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Yellow Country (standard:Psychological fiction, 930 words)
Author: Aubrey CarterAdded: Nov 19 2004Views/Reads: 1818/1011Story vote: 0.00 (0 votes)
A young girl who has been dreaming of the day she will receive her wedding ring her entire life finds out the truth about diamond mining.
 



Yesterday she found out where diamonds come from. 

She had always assumed that some day she would have a diamond on her
finger.  It was just a fact.  When a girl got engaged, her boyfriend 
knelt down and put a glittering diamond ring on her finger.  She had 
imagined it a thousand times.  He would have dark hair and be a little 
shy as he looked into her eyes and asked her to marry him.  The ring 
would be perfect and she would say yes and he would smile and tell her 
how much he loves her. 

When she turned 14, she had found an advertisement for her future
wedding ring. Nestled in sparkling white gold was a princess cut 
diamond that was shaped perfectly. She tore out the page, folded it 
carefully and tucked it away in her diary, which she kept hidden under 
her mattress.  Every day she would sit by her curtained window and 
daydream about that wonderful moment when a handsome young man would 
kneel at her feet and present her with a beautiful diamond ring. 

It was an accident, really.  Graduation was only a month away, and she
was working on the last paper she would have to write as a high school 
student.  The teacher had shown a map of Africa and instructed the 
students to pick the country they knew the least about.  The students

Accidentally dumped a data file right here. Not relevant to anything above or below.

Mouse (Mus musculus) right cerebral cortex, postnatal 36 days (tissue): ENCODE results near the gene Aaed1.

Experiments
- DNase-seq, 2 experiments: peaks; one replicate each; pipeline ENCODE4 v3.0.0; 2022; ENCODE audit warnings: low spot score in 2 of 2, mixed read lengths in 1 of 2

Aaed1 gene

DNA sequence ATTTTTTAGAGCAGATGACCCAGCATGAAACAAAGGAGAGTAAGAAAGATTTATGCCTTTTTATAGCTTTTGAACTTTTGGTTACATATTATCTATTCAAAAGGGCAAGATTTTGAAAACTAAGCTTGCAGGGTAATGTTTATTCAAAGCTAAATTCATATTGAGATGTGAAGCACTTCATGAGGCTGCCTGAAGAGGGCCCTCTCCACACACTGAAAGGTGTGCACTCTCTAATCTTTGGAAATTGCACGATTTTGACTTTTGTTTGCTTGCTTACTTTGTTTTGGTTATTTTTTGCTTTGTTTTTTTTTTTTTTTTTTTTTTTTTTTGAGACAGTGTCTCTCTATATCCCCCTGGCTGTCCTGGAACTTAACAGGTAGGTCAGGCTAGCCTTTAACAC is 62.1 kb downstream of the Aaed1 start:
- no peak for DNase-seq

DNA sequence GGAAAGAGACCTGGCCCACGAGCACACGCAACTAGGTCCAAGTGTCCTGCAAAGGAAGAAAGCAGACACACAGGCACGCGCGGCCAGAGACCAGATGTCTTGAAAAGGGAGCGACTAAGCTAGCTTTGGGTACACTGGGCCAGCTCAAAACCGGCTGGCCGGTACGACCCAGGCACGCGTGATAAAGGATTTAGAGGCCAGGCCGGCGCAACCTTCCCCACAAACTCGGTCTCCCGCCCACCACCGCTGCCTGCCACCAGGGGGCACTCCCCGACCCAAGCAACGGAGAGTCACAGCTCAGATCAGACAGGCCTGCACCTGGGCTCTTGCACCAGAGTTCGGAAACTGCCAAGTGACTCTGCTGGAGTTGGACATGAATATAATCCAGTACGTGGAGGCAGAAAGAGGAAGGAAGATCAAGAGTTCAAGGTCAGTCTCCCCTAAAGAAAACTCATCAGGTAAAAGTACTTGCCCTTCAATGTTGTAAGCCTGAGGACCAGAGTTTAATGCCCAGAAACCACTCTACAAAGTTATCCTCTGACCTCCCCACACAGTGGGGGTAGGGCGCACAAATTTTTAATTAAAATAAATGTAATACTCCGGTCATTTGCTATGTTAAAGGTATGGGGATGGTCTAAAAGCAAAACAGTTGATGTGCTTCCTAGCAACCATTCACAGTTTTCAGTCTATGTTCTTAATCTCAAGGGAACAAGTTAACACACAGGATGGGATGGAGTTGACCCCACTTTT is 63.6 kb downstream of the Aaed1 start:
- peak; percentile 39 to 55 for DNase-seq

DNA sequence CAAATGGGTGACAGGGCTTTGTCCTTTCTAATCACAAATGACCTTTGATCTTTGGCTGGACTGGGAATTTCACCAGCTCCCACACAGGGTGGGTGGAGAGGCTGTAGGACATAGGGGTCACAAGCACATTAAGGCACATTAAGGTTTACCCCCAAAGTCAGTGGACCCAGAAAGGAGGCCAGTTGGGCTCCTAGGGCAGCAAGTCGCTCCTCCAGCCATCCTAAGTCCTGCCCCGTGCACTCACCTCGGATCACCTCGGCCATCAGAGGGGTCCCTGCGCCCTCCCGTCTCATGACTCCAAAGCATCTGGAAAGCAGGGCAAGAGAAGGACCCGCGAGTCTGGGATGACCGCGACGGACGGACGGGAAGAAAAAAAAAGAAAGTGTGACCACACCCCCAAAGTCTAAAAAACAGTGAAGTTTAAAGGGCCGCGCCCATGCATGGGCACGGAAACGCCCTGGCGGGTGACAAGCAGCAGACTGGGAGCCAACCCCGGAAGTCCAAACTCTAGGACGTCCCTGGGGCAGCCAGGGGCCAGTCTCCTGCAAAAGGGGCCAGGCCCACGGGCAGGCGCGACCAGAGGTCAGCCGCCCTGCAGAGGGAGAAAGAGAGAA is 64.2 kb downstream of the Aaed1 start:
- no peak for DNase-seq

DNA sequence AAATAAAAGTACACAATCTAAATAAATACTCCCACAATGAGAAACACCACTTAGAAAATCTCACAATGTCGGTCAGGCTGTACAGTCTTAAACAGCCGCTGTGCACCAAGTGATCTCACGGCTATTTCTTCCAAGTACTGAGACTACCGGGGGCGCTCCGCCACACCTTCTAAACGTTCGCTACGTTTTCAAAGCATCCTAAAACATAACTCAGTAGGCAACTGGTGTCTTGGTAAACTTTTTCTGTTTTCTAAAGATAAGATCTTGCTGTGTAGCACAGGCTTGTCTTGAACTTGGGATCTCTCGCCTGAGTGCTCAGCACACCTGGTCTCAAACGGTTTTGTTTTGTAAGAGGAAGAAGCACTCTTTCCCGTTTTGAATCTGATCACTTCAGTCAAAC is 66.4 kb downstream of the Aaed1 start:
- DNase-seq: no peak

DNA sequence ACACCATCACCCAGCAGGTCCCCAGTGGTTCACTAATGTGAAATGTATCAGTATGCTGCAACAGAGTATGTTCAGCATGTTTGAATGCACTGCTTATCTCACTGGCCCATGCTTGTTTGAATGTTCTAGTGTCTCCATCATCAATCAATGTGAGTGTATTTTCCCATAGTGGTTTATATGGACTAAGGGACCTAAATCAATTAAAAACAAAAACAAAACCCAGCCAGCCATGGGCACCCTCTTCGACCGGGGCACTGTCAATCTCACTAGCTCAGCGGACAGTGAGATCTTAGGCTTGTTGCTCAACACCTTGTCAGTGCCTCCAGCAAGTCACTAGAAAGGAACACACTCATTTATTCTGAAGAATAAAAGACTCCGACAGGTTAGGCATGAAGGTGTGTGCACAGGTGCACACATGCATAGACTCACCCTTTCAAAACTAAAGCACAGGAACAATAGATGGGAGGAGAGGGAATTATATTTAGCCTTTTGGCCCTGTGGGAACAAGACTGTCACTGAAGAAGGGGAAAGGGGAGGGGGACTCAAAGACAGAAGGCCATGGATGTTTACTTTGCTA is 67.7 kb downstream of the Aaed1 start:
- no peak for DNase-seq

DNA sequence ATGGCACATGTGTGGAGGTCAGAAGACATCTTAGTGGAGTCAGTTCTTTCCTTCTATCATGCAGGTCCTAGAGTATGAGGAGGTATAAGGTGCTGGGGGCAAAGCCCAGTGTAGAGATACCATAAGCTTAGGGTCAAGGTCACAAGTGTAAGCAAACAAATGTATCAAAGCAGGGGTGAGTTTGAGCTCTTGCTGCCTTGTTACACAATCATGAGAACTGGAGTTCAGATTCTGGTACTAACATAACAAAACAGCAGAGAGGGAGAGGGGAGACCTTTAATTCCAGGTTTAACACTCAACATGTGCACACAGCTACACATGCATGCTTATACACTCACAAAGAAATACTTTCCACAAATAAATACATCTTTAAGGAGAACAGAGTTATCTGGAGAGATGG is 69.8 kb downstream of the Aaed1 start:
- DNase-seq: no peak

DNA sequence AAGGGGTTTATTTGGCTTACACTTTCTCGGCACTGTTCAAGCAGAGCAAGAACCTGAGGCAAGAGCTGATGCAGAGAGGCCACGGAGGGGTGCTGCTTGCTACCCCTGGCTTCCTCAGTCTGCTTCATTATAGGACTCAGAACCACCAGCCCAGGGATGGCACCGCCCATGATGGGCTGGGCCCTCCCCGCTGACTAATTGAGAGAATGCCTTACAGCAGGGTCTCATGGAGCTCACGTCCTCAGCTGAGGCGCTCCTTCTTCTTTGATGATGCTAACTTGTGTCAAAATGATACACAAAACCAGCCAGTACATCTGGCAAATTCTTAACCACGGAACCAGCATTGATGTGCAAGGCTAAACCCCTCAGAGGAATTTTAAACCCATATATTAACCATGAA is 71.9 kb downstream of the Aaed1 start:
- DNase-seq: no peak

were then told to research the country and find something interesting 
to write about. 

She had never heard of most of these countries, and decided to pick one
of the yellow ones because it had always been her favorite color. 
Sierra Leone was a bright yellow blob on the multi-colored map.  It was 
squished between a purple country and a green one, and bordered the 
ocean.  It looked small and had a funny shape.  She didn't imagine many 
people lived there. 

The night before the paper was due, she found herself at the library,
trying to decide what to write about. Teachers usually assigned a 
specific subject.  She wasn't used to choosing a topic. 

After reading for a few minutes about the country's exports, she found
that it contained vast diamond mines.  Her interest quickly perked.  
Diamonds, she thought.  Now that's interesting. 

It was only minutes before she stumbled across an article with gruesome
pictures of a deathly frail body.  The skeletal body belonged to a 
15-year-old boy in Sierra Leone named Jusu Lahia.  The article said he 
was a lieutenant in Sierra Leone's Revolutionary United Front, and was 
wounded by an exploding rocket-propelled grenade. 

As she read on, she was shocked to discover the violence and bloodshed
that had been rampant in this little yellow country.  Children worked 
as slaves in the mines, and were forced to be soldiers in the tribal 
wars, fighting for control of the mines and the sparkling gems 
contained within. 

She found other news clippings which stated that profits from diamond
mines had been funding the actions of many of the world's terrorists 
for years. 

Her mind felt numb. People should know this, she thought.  Why doesn't
anyone know this?  She read everything she could find about the diamond 
mines in Africa.  She researched the cartel that had managed to 
monopolize the industry and drove prices far above what diamonds are 
actually worth.  She read all about the bloodshed and violence, the 
political scandals. She read about the inflated prices and the 
impossibility of selling a diamond once purchased.  She felt stupid and 
foolish as she read about the immense advertising campaigns which had 
successfully convinced the world that you aren't truly loved until you 
have a diamond on your finger. 

We've all been brainwashed, she thought. 

She quickly left the library and headed down the school's hallway. She
saw a biology teacher and glanced at the woman's left hand.  Though she 
wasn't surprised to see a large diamond ring attached to a carefully 
manicured finger, she was surprised to realize that she felt disgust 
for the woman.  She has no idea where that diamond came from, she 
thought. 


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